New Delhi: The Reserve Bank of India will continue to take best possible steps to check the fall of the Indian currency, Deputy Governor K C Chakrabarty said Friday, after the rupee tumbled to a record low of 57.32 against the dollar earlier this month.
"Whatever best possible... what Reserve Bank needs to do, Reserve Bank will continue to do that," Chakrabarty told reporters Friday on the sidelines of an event.
The rupee, which had made some gains in the beginning of this year after falling to a low of 54.32 versus the US dollar in December 2011, is again sliding as investors are concerned over India's widening current account deficit, uncertainty over government's policy reforms and decelerating economic growth.
India's current account deficit was $78.2 billion or 4.2% of the gross domestic product (GDP) in the last fiscal 2011-12, higher than the $46 billion deficit in the previous fiscal, according to RBI data.
Recently, RBI Governor D Subbarao said the future movement of the Indian currency will depend on efforts to resolve both domestic and global factors like the country's widening current account deficit and the Euro zone debt crisis.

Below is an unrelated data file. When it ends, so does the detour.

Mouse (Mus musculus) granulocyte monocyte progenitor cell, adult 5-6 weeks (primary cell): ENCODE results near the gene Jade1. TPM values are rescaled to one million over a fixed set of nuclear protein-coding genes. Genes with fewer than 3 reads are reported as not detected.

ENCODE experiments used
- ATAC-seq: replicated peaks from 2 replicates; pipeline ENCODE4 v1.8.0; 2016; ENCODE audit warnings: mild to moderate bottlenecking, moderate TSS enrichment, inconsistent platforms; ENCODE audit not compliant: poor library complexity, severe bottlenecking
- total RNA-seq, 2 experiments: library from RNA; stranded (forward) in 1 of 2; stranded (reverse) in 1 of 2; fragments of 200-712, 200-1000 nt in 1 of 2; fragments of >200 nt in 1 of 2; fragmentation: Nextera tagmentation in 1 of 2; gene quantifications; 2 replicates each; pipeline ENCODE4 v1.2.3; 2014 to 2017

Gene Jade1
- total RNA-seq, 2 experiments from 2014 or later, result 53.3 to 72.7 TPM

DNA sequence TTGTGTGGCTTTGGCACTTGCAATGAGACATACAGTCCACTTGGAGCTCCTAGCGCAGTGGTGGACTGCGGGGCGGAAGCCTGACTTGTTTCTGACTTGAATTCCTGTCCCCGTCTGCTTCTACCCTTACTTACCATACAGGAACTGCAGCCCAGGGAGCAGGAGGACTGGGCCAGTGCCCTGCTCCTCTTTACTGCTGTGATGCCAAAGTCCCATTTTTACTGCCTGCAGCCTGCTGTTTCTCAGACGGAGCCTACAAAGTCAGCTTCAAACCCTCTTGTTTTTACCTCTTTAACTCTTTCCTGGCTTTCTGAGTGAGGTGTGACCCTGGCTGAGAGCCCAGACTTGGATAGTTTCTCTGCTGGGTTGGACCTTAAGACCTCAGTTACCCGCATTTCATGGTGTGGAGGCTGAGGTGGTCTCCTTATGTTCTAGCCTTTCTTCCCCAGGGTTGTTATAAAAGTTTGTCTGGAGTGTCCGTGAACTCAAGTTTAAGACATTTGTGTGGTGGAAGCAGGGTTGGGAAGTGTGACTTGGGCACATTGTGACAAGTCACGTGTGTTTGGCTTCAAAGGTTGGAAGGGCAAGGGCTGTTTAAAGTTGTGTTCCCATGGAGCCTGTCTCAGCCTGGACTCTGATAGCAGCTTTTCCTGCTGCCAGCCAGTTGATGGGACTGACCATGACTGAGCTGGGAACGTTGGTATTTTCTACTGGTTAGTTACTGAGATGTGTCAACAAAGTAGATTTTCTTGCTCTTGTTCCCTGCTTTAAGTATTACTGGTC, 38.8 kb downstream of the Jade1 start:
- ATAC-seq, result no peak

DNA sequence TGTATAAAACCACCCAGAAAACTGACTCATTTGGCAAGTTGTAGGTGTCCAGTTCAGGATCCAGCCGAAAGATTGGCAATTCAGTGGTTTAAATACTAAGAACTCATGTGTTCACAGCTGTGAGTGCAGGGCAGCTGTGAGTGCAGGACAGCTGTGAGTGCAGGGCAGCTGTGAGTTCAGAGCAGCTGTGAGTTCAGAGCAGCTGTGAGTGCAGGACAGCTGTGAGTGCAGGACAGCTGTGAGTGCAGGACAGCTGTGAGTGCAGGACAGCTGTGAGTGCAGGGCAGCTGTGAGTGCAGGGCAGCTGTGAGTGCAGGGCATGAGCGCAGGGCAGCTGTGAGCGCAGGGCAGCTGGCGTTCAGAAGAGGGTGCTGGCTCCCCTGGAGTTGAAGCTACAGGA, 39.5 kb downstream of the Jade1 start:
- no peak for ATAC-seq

Earlier this week, the central bank of India announced a handful of measures like raising the foreign institutional investor (FII) investment limit in government bonds by $5 billion to $20 billion to shore up flagging investor sentiment and stem the rupee fall. This was in addition to the string of other administrative measures taken by the RBI recently.
The RBI also recently wrote to the oil marketing companies, asking them to buy at least half of their dollar needs from the country's largest lender State Bank of India (SBI) in a bid to ease pressure on the falling rupee, media reports had said.
In May, the government allowed foreign retail investors to buy local corporate bonds as well as mutual fund debt for up to $1 billion to stimulate foreign capital inflows in the country and shore up the embattled rupee.